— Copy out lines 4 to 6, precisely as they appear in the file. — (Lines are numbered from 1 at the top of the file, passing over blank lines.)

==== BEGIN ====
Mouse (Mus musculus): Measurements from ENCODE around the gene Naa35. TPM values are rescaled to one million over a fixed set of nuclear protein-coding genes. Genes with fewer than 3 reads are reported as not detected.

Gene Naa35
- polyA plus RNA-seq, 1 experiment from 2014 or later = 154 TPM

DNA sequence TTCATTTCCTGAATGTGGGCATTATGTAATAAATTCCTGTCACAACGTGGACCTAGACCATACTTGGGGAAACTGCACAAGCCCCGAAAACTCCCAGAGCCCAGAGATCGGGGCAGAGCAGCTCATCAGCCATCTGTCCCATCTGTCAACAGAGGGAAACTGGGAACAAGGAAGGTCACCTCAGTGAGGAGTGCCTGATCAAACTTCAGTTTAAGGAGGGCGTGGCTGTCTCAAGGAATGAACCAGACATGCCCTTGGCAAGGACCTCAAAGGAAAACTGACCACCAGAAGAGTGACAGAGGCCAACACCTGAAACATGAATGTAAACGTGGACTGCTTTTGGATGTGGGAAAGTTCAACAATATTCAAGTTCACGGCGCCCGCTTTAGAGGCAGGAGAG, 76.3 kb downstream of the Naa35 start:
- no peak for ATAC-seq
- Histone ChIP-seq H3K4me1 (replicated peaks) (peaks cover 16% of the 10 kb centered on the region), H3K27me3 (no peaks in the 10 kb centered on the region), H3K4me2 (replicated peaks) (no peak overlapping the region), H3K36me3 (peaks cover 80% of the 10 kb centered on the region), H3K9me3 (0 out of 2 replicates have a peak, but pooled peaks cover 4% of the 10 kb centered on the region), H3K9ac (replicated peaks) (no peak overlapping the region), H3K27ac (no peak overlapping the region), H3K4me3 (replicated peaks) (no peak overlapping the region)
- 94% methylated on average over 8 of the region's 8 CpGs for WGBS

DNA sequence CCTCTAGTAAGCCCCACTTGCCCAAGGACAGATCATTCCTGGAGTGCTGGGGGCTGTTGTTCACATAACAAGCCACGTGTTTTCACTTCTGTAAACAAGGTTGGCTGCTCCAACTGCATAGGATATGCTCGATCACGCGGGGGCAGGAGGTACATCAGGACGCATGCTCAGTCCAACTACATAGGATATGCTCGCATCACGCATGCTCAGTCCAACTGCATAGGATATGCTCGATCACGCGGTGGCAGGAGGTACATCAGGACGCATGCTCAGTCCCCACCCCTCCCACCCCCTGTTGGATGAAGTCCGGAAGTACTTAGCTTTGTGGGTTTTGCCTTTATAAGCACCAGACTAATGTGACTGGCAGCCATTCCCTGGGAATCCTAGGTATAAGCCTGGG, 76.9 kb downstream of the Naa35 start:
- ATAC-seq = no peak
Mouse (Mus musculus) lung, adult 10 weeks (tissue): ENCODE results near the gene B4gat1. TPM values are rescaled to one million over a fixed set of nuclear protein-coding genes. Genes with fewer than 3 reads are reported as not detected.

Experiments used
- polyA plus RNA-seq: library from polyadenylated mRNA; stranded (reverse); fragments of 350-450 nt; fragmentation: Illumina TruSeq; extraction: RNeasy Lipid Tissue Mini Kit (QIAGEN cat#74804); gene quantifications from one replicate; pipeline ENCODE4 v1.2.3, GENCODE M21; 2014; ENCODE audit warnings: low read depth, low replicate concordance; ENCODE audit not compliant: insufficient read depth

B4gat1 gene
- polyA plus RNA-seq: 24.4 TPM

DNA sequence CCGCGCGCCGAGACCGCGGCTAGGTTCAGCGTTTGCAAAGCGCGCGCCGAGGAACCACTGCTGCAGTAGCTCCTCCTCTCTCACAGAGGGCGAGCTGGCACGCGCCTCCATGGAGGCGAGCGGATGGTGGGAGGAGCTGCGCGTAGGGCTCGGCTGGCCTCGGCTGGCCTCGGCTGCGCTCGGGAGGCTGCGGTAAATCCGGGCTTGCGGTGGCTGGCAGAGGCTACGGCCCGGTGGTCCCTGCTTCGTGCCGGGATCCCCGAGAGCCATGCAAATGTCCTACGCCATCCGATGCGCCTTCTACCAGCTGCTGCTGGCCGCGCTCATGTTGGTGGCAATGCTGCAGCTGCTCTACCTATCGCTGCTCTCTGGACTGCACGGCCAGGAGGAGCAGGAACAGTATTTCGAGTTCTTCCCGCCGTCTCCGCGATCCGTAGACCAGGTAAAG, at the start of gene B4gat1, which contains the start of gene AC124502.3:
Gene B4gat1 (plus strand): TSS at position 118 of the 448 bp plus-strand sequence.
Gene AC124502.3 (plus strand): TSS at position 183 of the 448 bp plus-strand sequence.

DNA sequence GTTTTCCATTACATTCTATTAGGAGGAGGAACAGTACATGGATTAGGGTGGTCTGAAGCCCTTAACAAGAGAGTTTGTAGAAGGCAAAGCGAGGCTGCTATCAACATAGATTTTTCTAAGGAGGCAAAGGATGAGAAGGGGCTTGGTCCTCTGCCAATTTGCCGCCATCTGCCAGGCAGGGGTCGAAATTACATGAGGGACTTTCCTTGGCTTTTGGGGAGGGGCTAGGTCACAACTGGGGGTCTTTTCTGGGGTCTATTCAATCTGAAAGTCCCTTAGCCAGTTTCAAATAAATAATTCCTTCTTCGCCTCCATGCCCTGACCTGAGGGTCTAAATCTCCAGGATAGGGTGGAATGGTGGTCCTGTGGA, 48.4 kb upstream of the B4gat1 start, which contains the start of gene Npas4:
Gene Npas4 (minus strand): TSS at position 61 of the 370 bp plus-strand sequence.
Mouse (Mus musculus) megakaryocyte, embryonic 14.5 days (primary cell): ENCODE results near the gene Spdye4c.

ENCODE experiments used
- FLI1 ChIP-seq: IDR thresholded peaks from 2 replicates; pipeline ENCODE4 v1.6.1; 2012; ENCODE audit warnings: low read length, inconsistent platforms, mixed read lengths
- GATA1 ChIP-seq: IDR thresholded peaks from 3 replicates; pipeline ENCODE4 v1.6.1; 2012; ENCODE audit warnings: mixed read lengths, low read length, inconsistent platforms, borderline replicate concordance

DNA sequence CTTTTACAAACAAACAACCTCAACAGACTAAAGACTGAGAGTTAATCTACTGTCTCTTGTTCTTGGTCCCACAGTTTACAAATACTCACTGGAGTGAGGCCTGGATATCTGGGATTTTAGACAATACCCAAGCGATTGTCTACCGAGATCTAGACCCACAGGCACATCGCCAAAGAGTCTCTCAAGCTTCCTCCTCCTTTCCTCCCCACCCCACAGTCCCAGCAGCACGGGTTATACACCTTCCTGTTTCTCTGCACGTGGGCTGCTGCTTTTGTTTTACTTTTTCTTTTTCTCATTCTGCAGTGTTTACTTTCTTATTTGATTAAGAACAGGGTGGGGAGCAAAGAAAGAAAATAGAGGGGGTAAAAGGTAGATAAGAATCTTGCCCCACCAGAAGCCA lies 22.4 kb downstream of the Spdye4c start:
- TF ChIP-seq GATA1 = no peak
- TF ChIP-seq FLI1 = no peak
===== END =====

DNA sequence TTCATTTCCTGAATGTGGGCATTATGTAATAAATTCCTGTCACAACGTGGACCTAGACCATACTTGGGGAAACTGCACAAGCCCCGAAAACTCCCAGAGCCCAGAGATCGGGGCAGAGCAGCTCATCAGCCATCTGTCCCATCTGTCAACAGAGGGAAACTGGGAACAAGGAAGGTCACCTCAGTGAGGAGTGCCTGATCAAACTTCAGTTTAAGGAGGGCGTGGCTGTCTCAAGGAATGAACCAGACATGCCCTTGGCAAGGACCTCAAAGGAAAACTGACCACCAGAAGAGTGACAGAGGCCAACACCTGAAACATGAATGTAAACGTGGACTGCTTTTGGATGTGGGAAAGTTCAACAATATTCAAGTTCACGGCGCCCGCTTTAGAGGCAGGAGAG, 76.3 kb downstream of the Naa35 start:
- no peak for ATAC-seq
- Histone ChIP-seq H3K4me1 (replicated peaks) (peaks cover 16% of the 10 kb centered on the region), H3K27me3 (no peaks in the 10 kb centered on the region), H3K4me2 (replicated peaks) (no peak overlapping the region), H3K36me3 (peaks cover 80% of the 10 kb centered on the region), H3K9me3 (0 out of 2 replicates have a peak, but pooled peaks cover 4% of the 10 kb centered on the region), H3K9ac (replicated peaks) (no peak overlapping the region), H3K27ac (no peak overlapping the region), H3K4me3 (replicated peaks) (no peak overlapping the region)